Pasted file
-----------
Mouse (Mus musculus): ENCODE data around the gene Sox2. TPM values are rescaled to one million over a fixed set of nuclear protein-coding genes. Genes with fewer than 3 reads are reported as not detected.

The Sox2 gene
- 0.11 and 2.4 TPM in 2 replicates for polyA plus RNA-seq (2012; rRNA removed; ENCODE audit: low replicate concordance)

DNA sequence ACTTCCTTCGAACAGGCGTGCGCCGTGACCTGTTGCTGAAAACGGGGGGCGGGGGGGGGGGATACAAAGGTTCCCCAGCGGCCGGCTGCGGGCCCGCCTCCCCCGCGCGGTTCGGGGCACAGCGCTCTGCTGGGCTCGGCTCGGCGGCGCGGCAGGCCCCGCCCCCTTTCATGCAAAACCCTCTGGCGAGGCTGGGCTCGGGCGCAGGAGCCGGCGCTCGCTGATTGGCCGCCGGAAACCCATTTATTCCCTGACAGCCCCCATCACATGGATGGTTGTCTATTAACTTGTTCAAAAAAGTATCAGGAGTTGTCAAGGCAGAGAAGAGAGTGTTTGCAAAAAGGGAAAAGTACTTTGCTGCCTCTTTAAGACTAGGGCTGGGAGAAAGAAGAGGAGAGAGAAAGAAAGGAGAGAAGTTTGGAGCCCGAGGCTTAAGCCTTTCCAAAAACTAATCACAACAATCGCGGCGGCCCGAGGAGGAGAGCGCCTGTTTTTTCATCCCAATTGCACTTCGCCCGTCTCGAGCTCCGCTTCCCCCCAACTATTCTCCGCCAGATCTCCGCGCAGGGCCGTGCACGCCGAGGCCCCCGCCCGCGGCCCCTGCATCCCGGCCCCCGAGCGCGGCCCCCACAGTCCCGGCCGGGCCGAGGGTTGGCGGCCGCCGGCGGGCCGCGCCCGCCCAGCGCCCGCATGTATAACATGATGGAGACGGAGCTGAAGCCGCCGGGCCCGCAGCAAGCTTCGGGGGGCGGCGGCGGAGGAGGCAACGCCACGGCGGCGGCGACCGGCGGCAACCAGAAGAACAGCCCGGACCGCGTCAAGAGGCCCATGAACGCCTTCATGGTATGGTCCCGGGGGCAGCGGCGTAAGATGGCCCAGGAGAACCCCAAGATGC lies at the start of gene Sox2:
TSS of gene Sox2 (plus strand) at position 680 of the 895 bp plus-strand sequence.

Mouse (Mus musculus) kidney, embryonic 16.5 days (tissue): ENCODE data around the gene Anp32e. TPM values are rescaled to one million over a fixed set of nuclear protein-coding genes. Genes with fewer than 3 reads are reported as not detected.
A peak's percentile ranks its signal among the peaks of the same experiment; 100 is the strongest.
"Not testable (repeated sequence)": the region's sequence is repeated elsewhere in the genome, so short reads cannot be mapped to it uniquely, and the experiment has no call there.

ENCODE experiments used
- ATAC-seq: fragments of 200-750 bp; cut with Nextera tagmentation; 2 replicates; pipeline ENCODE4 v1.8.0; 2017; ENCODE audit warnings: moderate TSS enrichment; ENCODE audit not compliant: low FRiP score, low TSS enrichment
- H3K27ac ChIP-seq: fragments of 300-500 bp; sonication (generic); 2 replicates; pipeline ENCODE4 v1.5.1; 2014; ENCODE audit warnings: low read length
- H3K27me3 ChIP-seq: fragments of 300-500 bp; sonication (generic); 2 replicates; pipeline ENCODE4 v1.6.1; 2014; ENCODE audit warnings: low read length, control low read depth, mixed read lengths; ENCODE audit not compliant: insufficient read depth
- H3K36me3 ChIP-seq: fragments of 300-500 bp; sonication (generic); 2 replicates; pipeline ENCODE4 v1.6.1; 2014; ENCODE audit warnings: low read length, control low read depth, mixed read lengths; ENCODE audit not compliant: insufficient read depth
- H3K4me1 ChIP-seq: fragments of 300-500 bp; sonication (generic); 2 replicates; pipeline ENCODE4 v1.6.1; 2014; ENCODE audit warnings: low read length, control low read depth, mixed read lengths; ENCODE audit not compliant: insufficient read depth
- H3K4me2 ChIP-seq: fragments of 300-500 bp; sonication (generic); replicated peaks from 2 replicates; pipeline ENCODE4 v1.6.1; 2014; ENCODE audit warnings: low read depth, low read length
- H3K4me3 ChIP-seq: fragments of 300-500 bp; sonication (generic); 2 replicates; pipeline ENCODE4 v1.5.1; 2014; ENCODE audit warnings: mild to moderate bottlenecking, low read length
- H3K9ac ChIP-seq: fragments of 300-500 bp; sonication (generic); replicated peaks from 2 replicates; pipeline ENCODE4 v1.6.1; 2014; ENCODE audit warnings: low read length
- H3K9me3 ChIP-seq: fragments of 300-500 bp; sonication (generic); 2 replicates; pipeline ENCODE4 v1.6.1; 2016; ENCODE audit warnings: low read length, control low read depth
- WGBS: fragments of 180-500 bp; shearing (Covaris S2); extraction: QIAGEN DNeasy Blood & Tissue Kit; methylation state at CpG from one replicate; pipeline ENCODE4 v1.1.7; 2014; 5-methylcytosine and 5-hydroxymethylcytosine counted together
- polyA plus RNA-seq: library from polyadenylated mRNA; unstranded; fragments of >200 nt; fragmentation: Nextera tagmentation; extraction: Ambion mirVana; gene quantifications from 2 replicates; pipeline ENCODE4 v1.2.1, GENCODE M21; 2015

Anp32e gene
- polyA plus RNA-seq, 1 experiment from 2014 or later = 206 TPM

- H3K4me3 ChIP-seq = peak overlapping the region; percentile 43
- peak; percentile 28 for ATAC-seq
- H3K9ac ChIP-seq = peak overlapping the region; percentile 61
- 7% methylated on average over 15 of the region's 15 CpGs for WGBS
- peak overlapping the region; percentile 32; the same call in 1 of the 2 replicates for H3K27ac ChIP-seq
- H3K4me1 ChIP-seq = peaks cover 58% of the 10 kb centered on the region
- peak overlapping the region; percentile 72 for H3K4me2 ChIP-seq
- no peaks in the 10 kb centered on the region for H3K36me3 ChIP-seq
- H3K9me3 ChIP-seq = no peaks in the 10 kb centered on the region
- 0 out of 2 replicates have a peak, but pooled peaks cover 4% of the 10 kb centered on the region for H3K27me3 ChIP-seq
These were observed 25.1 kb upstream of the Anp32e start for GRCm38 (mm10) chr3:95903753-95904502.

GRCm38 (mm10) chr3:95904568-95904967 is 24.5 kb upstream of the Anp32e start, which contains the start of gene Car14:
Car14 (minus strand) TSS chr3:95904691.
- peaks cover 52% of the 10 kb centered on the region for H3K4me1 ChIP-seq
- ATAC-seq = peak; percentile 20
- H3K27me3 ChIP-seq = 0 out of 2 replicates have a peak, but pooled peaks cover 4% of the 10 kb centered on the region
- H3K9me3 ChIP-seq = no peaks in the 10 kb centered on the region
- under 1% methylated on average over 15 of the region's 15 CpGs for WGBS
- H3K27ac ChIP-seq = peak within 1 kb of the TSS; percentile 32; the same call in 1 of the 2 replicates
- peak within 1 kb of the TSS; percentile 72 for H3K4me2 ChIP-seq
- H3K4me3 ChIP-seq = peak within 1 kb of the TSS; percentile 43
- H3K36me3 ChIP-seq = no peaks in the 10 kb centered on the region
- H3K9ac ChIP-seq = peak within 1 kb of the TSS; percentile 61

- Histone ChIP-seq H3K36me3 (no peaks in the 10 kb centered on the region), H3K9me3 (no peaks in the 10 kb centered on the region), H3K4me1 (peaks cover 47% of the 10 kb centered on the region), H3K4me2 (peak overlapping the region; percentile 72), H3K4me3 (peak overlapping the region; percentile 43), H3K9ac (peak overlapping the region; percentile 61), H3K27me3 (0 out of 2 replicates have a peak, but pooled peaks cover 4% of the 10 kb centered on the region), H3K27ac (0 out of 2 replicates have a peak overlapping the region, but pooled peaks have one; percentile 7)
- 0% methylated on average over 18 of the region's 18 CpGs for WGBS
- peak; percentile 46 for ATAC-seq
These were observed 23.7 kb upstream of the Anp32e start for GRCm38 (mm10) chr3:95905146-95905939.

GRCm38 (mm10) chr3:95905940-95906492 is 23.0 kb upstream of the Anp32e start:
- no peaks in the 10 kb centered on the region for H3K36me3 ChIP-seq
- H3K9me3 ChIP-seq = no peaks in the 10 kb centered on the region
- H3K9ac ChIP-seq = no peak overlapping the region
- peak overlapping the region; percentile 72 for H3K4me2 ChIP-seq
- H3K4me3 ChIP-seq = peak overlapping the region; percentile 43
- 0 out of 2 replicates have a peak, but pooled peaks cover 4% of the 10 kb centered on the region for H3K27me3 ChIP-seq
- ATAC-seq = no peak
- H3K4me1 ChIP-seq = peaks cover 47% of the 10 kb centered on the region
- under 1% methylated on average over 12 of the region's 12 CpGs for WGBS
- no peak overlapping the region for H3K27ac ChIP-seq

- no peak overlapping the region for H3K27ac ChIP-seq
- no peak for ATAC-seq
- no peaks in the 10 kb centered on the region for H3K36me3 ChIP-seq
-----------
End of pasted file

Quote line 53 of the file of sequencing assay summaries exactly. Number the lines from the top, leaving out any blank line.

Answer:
- H3K9ac ChIP-seq = no peak overlapping the region